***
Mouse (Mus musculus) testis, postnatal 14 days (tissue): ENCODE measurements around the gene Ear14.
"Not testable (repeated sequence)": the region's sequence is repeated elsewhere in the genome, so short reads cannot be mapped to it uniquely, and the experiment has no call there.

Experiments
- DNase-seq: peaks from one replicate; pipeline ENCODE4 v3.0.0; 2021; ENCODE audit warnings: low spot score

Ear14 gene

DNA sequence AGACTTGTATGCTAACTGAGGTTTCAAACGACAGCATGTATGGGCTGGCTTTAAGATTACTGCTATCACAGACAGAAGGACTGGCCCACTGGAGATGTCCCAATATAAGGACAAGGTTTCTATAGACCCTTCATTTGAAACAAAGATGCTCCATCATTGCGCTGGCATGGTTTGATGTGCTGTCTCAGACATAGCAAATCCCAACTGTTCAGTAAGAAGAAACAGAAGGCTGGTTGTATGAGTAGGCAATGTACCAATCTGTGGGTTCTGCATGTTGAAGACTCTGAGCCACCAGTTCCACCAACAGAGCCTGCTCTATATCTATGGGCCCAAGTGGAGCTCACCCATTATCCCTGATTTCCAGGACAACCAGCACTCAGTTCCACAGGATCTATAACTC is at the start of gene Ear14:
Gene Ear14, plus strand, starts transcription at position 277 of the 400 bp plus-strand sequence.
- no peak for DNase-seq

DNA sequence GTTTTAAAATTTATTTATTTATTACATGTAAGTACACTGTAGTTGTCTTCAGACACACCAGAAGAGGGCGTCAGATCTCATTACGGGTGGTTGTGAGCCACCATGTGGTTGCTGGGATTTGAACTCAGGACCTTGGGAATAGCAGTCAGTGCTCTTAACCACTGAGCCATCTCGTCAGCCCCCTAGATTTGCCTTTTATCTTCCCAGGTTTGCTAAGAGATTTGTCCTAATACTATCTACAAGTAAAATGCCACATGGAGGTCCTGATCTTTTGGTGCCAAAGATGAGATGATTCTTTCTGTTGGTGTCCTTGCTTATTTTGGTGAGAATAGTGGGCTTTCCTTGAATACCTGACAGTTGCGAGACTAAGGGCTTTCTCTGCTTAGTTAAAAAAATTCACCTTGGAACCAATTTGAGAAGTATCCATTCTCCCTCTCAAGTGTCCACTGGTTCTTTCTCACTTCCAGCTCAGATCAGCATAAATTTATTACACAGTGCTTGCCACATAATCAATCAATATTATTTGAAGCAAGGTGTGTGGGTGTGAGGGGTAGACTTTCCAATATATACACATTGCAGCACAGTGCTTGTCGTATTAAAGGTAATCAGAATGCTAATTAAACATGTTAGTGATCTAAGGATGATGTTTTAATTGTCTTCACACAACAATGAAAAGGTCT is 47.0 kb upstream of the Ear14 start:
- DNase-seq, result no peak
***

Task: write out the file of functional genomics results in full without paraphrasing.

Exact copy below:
Mouse (Mus musculus) testis, postnatal 14 days (tissue): ENCODE measurements around the gene Ear14.
"Not testable (repeated sequence)": the region's sequence is repeated elsewhere in the genome, so short reads cannot be mapped to it uniquely, and the experiment has no call there.

Experiments
- DNase-seq: peaks from one replicate; pipeline ENCODE4 v3.0.0; 2021; ENCODE audit warnings: low spot score

Ear14 gene

DNA sequence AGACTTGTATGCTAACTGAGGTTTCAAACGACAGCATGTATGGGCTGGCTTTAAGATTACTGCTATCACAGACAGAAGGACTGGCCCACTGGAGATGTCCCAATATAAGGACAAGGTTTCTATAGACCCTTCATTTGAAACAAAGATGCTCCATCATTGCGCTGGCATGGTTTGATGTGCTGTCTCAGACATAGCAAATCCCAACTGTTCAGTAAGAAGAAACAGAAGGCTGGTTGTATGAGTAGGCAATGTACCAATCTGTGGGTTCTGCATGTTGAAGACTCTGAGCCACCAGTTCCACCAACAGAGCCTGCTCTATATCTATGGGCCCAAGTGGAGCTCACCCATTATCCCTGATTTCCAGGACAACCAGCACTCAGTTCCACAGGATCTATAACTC is at the start of gene Ear14:
Gene Ear14, plus strand, starts transcription at position 277 of the 400 bp plus-strand sequence.
- no peak for DNase-seq

DNA sequence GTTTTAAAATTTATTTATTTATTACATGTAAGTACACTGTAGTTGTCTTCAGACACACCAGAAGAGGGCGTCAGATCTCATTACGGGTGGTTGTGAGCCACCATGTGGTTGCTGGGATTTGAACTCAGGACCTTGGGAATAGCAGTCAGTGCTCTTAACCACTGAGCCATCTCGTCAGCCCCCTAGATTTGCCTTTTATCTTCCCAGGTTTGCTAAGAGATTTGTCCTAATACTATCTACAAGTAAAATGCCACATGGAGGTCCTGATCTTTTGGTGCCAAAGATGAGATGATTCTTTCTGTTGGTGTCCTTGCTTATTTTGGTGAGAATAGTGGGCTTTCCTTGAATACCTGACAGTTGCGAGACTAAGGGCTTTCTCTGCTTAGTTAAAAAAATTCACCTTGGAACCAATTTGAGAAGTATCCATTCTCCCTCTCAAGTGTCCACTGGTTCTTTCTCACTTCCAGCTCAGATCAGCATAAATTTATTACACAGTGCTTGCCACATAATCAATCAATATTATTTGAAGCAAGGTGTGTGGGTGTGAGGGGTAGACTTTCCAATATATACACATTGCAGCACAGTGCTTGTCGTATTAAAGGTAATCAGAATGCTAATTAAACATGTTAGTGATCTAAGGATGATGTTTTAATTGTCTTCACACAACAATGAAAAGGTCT is 47.0 kb upstream of the Ear14 start:
- DNase-seq, result no peak